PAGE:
In the face of those challenges, among others, there have been some successes — even if some of those successes were qualified successes.  The Department and the City have committed to recruiting additional officers.  The men and women of the NOPD received the first pay raise since 2007.  The 5% pay raise – which led to NOPD employees not receiving the 1.25% merit based pay raise given to all other city employees except NOFD – was widely viewed as insufficient, particularly in light of increased to health care premiums and pension contributions.  Chief Harrison was able to secure two additional pay raises of 5% each – two steps in the right direction.
Chief Harrison has held award ceremonies, which is always good for a bump in morale.  He also made promotions, which is also usually good for a bump in morale.  Unfortunately, #62 on the lieutenants register was promoted while half of the top 10 candidates were not promoted.  These decisions, made without any explanation, cloud what would otherwise be a positive development.
One of the most valuable achievements thus far has been Chief Harrison’s ability to improve relations with members of the community, in spite of heavy backlogs and excessive response times attributable to the manpower shortage.   There have also been improvements in equipment and availability of overtime.  There are glimpses of sunshine making it through the tall weeds.  The trick is convincing the folks doing the heavy lifting that there is more sunshine than dark clouds and that the weather will only be improving.  It is a lot to ask.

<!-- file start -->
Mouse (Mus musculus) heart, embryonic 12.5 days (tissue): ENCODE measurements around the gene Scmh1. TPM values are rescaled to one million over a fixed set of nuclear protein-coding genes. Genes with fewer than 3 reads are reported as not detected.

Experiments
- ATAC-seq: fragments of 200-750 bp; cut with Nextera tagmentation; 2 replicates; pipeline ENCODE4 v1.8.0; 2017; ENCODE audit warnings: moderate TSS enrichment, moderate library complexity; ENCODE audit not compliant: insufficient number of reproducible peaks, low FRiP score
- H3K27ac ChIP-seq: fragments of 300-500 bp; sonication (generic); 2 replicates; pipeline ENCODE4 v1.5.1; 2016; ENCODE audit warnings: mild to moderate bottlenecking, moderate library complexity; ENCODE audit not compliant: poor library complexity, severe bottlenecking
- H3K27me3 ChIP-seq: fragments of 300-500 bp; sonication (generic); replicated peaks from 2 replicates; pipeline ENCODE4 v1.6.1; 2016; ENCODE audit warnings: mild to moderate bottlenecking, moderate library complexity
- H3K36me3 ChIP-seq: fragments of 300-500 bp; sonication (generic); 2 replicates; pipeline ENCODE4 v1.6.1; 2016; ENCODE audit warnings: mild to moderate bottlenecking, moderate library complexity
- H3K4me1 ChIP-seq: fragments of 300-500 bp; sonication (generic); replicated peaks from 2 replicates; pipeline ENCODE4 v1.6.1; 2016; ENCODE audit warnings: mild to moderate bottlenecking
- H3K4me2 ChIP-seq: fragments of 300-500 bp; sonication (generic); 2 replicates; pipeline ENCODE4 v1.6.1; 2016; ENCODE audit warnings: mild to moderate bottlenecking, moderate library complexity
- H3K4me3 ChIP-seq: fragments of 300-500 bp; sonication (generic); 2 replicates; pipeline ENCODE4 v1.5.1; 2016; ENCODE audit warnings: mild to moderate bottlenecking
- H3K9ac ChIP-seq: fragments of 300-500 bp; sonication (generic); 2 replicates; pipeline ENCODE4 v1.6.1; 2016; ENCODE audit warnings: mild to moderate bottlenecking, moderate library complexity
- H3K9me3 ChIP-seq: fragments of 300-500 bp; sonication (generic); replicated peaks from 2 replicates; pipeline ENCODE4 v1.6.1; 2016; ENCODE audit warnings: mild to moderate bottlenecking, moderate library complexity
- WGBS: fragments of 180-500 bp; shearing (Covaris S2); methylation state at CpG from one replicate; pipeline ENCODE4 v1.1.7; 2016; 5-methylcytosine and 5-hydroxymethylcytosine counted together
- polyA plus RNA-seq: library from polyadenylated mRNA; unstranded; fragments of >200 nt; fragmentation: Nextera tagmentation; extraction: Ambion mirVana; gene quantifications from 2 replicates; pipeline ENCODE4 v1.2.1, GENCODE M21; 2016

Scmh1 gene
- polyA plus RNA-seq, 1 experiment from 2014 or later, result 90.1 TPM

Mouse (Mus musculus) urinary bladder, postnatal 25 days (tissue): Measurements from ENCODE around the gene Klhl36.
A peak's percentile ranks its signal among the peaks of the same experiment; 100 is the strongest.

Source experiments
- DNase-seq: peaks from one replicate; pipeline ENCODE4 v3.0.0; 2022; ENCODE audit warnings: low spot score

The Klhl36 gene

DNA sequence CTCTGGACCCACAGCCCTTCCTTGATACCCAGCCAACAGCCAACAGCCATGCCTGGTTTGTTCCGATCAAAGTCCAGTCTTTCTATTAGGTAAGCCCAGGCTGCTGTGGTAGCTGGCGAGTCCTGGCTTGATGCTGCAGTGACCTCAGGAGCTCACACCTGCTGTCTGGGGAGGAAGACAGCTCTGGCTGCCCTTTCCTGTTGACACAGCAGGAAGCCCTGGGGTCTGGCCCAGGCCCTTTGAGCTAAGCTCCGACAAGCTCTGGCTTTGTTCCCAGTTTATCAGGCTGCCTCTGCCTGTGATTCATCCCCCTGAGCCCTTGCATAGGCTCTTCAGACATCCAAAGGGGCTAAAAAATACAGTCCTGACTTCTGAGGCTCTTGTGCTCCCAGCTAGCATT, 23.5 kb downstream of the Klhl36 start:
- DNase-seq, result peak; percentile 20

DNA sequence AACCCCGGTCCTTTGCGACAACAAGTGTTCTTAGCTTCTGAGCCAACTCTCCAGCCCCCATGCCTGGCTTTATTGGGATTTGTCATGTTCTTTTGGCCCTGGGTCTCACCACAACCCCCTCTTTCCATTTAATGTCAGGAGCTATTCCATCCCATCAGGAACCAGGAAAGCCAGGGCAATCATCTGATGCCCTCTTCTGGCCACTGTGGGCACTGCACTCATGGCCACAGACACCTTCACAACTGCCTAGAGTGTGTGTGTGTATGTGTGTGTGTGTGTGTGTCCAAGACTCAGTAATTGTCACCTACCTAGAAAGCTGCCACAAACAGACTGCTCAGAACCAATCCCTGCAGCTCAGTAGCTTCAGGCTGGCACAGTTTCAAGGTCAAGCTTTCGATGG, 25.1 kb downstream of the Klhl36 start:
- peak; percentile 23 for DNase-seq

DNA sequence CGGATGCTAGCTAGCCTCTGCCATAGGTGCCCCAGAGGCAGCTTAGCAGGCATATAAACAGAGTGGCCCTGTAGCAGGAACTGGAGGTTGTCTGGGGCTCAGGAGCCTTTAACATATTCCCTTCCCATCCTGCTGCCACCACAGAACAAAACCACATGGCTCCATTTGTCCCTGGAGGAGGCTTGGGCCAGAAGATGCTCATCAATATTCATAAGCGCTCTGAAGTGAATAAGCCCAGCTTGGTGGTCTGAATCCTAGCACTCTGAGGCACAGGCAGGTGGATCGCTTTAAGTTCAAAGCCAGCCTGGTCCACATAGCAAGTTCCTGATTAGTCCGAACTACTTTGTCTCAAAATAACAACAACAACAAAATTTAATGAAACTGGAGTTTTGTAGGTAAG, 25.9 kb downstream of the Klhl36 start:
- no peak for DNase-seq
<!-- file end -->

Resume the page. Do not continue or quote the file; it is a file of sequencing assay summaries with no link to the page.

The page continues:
I have no doubt that Mike Harrison will continue to work hard at making the NOPD a better place to work and a better tool with which to serve the community.  I also have no doubt that there will be additional improvements in some areas.  What remains to be seen is whether these successes will be enough to overcome the perception that Chief Harrison doesn’t get to make the big decisions, the questions about promotions, Commanders that aren’t chosen through the merit based system of employment, and the other impediments inherited from the previous administration.  While I think that Chief Harrison has an overly optimistic view of the current state of morale within the NOPD, I believe that his first year as Superintendent qualifies as movement in the right direction.


1 thought on “Chief Harrison’s First Year as #NOPD Superintendent

  1. Why hasn’t anyone asked why Darryl Albert was not considered for the job? Why hasn’t anyone asked why Darryl Albert was “demoted’ to a one star commander? Why hasn’t his leadership been looked into and his accomplishments considered?